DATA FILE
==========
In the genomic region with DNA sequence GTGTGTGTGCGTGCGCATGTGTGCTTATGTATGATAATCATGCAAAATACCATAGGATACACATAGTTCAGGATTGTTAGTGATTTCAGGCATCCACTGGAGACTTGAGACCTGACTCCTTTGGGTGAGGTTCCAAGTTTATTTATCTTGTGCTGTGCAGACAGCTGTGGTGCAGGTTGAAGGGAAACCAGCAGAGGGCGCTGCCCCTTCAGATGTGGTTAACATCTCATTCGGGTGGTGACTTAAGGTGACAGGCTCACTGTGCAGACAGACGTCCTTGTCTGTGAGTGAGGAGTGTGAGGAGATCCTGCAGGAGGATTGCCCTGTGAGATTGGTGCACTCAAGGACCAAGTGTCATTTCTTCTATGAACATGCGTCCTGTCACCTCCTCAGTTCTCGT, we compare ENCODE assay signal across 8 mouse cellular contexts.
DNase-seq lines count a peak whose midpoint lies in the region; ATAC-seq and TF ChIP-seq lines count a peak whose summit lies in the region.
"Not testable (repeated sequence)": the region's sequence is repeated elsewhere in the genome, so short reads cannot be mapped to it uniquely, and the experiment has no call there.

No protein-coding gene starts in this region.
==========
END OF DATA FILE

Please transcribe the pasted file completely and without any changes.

In the genomic region with DNA sequence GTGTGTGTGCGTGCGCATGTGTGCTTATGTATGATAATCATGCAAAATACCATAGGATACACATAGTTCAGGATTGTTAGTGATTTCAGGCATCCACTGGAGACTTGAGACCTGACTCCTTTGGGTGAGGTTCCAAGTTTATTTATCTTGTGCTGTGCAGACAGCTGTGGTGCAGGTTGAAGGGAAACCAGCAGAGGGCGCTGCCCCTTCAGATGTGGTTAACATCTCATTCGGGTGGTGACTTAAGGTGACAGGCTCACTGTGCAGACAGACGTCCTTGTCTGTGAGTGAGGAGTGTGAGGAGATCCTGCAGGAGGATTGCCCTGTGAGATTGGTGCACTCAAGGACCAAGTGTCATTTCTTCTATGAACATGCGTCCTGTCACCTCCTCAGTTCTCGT, we compare ENCODE assay signal across 8 mouse cellular contexts.
DNase-seq lines count a peak whose midpoint lies in the region; ATAC-seq and TF ChIP-seq lines count a peak whose summit lies in the region.
"Not testable (repeated sequence)": the region's sequence is repeated elsewhere in the genome, so short reads cannot be mapped to it uniquely, and the experiment has no call there.

No protein-coding gene starts in this region.